Haar contacted Montgomery and began following her. Almost overnight, Montgomery has gone from working in a retirement home to being the lead subject of the documentary, “Presenting Princess Shaw.”
“It was weird at first,” she says.
She soon forgot about the filming and began to simply think that it was just “one man, Ido, me, and his camera,” she says. “He stayed out of my space like a fly on the wall kind of thing.”
Soon she opens up to Haar and the camera and shares her life, her music, and her dreams with the director.
Throughout the film, audiences will see Montgomery’s struggles and triumphs. Her advice to those who are also going through challenges while pursuing their dreams: “Grab every opportunity, no matter how small,” she says. “Face your fears and, yes, NEVER GIVE UP.”
April 05, 2016 | posted by Lara Klaber in Filmmakers
In Richmond, California, resident Donté Clark sees the gang rivalries and gun violence of his hometown as modern-day scenes of feuding families in Romeo and Juliet. When he decides to create an adaptation for the classic story, Jason Zeldes seeks how Shakespeare and a local spoken word program became an outlet for community expression in “Romeo is Bleeding.”
“Prior to making the film, I was a huge fan of Donté’s poetry, so it felt like a tremendous opportunity to help introduce such a prolific writer and performer to the world,” says Zeldes. “Having undergone the process of documenting his life, I count him as a friend—which is lucky because it doesn’t always go that way!”
As Clark soon realized, however, even though the inspiring work he was doing with his spoken word program, RAW Talent, was the main focal point of the film, it was serving an even larger purpose.
“It’s the story of new life and new voices coming from forgotten corners of our country,” says Zeldes. “For that reason, he always was—and continues to be—on board for whatever it takes to spread the message.”
For teens, adults, and people of all ages who feel their voices go unheard, or for others who have a narrow view of communities unlike their own, Zeldes urges them to “look again.”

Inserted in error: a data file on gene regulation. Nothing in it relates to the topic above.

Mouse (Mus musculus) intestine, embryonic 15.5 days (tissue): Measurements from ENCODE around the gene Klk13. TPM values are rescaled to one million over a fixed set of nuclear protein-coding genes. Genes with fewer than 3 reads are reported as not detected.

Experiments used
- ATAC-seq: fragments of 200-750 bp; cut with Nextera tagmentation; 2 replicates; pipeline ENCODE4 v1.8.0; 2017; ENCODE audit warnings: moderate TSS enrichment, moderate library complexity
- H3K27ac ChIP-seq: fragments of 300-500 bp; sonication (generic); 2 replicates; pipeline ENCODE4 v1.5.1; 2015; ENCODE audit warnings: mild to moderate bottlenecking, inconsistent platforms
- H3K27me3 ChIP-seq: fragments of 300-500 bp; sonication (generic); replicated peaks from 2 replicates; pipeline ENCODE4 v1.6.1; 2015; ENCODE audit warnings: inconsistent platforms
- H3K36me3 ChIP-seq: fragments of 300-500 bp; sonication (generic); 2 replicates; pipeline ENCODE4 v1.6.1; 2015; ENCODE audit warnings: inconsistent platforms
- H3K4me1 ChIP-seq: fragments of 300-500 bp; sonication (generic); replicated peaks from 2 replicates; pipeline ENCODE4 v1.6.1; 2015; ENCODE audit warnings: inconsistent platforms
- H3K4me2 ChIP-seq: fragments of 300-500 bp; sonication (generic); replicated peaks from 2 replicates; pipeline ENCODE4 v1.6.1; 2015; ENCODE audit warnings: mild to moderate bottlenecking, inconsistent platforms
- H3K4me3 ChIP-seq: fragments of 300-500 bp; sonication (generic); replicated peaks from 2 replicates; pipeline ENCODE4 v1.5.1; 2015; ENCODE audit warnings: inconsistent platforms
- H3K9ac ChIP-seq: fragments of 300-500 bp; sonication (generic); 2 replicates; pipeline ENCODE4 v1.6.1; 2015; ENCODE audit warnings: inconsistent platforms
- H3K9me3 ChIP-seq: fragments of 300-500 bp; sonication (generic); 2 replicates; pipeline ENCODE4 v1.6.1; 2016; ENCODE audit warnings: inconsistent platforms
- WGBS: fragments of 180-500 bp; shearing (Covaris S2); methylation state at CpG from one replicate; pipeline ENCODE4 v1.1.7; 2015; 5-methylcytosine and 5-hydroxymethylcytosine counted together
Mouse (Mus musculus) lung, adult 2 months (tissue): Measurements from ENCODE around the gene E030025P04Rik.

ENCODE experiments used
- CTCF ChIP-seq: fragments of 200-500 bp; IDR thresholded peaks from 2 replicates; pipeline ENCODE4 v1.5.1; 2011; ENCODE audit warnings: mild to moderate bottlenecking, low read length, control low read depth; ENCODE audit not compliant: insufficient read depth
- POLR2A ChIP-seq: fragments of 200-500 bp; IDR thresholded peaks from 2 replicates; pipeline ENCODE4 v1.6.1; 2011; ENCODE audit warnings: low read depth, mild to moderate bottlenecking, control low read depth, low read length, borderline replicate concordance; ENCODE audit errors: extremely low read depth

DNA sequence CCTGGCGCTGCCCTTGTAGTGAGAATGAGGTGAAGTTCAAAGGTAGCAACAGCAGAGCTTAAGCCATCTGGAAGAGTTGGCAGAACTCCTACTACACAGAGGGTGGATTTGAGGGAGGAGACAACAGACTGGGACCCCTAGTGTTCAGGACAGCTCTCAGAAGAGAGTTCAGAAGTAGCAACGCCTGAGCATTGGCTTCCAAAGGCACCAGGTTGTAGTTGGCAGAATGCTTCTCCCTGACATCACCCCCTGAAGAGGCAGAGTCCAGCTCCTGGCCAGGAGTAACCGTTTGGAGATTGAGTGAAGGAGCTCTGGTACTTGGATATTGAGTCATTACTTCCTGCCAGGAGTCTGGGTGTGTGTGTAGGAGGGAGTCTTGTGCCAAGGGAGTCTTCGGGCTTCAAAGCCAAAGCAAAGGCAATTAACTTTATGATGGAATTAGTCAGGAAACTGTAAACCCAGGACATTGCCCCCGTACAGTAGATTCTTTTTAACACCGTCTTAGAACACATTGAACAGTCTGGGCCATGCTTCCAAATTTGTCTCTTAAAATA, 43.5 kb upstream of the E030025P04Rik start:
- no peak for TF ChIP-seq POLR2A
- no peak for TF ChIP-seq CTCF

“I think that Donté and his students at RAW Talent are an incredible reminder of youth finding power in speaking up about their lived experiences,” says Zeldes. “The most neglected corners of our society can be a hotbed for incredible creative talent looking for the right sort of outlet.”
The film’s title is a modern twist on Shakespeare’s classic, a suggestion from a boss and mentor of Zeldes.
“It was a vast improvement upon my first working title for the film, ‘RAW’ (after the RAW Talent creative writing program), but then everyone thought the film was about sushi, so I was happy when we found ‘Romeo is Bleeding,’” Zeldes recalls.
As his first time in the director’s chair, Zeldes learned how crucial it was to find his creative process—so much so that he offers that as one of the most important skills to master as a filmmaker.
“Work and learn from other filmmakers in order to see their creative process, and pick and choose the steps of their process that mesh with your way of thinking,” Zeldes advises. “If you trust in your process, you’ll continually get the results you’re looking for.”
April 04, 2016 | posted by Lara Klaber in Festival Events
As many of you make your plans for tomorrow, there is a new development that you will want to keep in mind: the Indians Home Opener, originally scheduled for 4:10 pm today, was rescheduled to 1:05 pm Tuesday! Fortunately, tomorrow’s weather – sunny with a high of 35° – will be much better for the game, so we don’t expect any hitches then… but it does mean that traffic will be every bit as messy as it was today!
Check out our “Manic Monday” post for some tips and tricks to cut down on the headache the extra traffic might cause you. Also, if you were snowed out of the Home Opener today, we have a special deal just for you: